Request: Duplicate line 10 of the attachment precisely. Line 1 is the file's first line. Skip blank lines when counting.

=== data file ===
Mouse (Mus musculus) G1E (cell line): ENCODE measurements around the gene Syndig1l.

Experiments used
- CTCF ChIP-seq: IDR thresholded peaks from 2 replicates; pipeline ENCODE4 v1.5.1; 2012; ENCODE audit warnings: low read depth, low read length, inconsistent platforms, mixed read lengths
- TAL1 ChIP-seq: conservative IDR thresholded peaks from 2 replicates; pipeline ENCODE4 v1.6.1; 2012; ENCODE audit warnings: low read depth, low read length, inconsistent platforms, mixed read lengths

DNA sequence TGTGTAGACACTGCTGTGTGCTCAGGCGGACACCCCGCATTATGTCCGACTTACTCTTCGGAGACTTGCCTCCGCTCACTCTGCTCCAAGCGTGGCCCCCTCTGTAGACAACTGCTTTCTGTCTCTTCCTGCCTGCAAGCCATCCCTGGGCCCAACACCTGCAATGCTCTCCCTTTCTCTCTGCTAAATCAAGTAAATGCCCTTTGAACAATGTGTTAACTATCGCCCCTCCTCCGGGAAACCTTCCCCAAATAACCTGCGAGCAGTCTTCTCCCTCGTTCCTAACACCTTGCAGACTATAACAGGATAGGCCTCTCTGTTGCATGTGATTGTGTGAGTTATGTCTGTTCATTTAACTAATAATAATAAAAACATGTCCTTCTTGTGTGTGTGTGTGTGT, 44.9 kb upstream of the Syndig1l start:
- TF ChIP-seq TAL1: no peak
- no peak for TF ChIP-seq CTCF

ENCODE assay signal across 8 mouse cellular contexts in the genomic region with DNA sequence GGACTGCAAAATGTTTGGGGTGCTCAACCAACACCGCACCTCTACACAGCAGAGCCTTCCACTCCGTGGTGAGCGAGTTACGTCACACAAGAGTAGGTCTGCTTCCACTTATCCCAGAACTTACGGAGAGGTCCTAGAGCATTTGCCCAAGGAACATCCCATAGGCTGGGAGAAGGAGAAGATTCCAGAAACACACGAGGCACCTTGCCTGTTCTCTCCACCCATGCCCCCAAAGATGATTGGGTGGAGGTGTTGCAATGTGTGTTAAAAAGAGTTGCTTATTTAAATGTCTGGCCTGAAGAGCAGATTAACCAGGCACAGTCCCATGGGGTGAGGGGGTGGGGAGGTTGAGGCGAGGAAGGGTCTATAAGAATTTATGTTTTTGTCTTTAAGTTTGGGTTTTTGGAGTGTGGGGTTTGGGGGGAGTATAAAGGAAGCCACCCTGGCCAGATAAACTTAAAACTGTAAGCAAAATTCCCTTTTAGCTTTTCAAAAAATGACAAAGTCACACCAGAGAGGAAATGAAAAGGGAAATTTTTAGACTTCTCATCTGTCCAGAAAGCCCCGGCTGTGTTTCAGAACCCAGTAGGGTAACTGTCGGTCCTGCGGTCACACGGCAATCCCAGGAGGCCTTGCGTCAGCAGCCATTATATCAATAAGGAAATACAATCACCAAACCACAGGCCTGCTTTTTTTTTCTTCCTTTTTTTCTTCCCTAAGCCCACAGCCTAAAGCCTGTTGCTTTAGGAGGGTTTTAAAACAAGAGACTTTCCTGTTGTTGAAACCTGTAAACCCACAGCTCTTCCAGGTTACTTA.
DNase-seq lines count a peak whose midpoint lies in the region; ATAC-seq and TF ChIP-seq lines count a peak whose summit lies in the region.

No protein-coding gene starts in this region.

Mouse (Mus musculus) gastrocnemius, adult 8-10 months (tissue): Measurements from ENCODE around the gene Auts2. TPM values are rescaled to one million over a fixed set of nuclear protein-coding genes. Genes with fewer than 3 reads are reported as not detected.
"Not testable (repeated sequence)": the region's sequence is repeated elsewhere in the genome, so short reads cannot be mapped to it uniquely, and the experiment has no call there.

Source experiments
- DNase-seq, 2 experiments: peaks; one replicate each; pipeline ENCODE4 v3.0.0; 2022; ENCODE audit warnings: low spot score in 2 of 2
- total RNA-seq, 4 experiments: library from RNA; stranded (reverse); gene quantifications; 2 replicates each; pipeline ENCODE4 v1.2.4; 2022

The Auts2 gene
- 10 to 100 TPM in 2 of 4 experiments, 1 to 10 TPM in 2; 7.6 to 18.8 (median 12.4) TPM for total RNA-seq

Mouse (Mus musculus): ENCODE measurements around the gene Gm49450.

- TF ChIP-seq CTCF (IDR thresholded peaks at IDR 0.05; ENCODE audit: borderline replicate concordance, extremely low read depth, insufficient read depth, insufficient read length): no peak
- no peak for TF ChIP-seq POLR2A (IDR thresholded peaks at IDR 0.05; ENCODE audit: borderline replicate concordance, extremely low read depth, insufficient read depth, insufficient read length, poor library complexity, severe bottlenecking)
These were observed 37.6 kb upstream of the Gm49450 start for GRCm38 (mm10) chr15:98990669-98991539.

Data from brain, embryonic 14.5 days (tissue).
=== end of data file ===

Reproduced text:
No protein-coding gene starts in this region.